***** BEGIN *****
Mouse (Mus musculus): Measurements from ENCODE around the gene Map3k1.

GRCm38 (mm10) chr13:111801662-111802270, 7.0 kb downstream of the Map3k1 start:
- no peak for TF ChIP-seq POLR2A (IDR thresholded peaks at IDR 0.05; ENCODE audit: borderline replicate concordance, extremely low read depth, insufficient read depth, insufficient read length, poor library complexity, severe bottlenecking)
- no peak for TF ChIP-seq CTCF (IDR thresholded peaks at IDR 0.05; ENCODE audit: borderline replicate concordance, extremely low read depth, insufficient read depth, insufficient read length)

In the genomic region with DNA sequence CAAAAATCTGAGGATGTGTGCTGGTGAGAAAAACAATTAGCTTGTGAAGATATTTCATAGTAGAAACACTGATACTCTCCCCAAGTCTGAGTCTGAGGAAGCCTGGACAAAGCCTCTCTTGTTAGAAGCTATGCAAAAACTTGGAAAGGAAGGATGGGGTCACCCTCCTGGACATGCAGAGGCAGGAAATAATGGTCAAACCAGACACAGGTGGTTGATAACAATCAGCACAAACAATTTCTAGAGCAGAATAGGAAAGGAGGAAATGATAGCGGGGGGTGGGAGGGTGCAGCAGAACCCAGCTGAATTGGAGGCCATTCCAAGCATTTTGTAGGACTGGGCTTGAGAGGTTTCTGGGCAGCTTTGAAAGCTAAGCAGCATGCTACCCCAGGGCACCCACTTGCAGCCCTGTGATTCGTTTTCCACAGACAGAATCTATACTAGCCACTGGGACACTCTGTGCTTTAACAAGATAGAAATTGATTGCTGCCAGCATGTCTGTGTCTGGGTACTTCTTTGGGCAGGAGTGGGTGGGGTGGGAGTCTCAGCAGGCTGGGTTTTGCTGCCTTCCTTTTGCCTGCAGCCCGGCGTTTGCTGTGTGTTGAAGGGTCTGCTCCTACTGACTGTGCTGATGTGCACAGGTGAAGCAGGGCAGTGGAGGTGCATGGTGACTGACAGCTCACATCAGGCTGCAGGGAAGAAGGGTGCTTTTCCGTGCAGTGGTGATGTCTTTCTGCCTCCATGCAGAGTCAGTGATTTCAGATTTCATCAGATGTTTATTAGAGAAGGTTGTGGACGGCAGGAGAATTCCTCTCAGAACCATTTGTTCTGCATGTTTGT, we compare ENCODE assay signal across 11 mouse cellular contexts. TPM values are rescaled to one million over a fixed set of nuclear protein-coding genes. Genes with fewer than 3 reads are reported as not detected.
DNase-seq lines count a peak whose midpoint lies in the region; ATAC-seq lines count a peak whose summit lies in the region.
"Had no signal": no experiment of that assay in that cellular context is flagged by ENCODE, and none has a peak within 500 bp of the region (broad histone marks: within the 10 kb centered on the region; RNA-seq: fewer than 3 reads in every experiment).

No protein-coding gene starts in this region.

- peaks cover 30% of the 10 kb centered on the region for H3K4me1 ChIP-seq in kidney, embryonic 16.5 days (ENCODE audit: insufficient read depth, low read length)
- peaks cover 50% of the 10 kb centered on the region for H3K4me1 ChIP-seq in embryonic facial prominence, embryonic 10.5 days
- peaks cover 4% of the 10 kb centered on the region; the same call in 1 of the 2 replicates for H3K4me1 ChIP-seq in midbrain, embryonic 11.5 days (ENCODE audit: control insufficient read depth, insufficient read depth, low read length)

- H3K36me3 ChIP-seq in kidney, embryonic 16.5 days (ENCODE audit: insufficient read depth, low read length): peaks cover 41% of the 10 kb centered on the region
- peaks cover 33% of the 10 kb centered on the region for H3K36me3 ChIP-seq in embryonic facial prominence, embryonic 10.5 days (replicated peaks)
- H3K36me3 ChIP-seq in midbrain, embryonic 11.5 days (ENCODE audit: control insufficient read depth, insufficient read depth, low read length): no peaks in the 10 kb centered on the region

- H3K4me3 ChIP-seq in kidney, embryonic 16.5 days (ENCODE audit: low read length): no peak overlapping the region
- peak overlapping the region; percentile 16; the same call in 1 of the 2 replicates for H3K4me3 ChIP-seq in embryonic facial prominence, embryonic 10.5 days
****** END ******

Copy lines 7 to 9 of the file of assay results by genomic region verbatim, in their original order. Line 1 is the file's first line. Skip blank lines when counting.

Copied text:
"Had no signal": no experiment of that assay in that cellular context is flagged by ENCODE, and none has a peak within 500 bp of the region (broad histone marks: within the 10 kb centered on the region; RNA-seq: fewer than 3 reads in every experiment).

No protein-coding gene starts in this region.

- peaks cover 30% of the 10 kb centered on the region for H3K4me1 ChIP-seq in kidney, embryonic 16.5 days (ENCODE audit: insufficient read depth, low read length)